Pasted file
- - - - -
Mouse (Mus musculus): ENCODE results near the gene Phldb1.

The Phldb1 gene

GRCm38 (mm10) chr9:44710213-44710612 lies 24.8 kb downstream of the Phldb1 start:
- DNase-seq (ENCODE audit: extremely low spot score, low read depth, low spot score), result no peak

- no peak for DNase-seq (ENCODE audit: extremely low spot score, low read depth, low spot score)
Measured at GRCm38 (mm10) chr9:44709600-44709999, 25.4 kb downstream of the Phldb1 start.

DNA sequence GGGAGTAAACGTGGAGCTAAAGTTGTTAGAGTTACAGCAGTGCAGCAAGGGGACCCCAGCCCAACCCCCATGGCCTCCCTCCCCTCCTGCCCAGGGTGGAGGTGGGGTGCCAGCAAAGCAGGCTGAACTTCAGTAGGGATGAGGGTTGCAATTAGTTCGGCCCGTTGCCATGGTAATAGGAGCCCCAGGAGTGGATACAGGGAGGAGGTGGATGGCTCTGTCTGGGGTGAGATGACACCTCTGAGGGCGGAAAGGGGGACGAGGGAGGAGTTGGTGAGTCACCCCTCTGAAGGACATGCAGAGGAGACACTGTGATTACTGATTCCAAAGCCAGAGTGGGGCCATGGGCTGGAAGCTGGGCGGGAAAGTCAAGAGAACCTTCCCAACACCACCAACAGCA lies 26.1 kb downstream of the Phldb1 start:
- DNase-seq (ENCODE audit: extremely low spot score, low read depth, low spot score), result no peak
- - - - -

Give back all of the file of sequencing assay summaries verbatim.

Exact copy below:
Mouse (Mus musculus): ENCODE results near the gene Phldb1.

The Phldb1 gene

GRCm38 (mm10) chr9:44710213-44710612 lies 24.8 kb downstream of the Phldb1 start:
- DNase-seq (ENCODE audit: extremely low spot score, low read depth, low spot score), result no peak

- no peak for DNase-seq (ENCODE audit: extremely low spot score, low read depth, low spot score)
Measured at GRCm38 (mm10) chr9:44709600-44709999, 25.4 kb downstream of the Phldb1 start.

DNA sequence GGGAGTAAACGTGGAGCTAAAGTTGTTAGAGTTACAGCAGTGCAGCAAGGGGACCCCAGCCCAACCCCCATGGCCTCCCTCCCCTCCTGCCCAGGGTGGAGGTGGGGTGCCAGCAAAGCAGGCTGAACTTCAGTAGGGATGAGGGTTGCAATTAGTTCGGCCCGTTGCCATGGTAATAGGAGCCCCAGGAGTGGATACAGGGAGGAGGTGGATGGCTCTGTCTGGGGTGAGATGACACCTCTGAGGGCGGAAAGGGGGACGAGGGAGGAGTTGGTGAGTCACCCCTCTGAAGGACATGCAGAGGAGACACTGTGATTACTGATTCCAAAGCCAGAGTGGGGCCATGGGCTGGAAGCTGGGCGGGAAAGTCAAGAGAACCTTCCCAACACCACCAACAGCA lies 26.1 kb downstream of the Phldb1 start:
- DNase-seq (ENCODE audit: extremely low spot score, low read depth, low spot score), result no peak